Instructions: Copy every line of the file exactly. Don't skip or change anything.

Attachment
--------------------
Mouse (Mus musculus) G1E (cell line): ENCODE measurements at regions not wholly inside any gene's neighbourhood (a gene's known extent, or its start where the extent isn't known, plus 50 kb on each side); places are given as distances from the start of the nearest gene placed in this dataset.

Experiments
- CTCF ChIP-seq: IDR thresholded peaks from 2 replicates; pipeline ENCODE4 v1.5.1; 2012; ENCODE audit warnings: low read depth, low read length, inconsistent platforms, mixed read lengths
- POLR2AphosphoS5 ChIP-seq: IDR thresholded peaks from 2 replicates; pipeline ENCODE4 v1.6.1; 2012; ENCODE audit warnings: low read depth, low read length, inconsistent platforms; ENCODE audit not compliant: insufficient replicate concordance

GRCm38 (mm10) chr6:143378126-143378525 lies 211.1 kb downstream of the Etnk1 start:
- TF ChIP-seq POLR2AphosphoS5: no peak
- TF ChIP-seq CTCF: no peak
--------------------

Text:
Mouse (Mus musculus) G1E (cell line): ENCODE measurements at regions not wholly inside any gene's neighbourhood (a gene's known extent, or its start where the extent isn't known, plus 50 kb on each side); places are given as distances from the start of the nearest gene placed in this dataset.

Experiments
- CTCF ChIP-seq: IDR thresholded peaks from 2 replicates; pipeline ENCODE4 v1.5.1; 2012; ENCODE audit warnings: low read depth, low read length, inconsistent platforms, mixed read lengths
- POLR2AphosphoS5 ChIP-seq: IDR thresholded peaks from 2 replicates; pipeline ENCODE4 v1.6.1; 2012; ENCODE audit warnings: low read depth, low read length, inconsistent platforms; ENCODE audit not compliant: insufficient replicate concordance

GRCm38 (mm10) chr6:143378126-143378525 lies 211.1 kb downstream of the Etnk1 start:
- TF ChIP-seq POLR2AphosphoS5: no peak
- TF ChIP-seq CTCF: no peak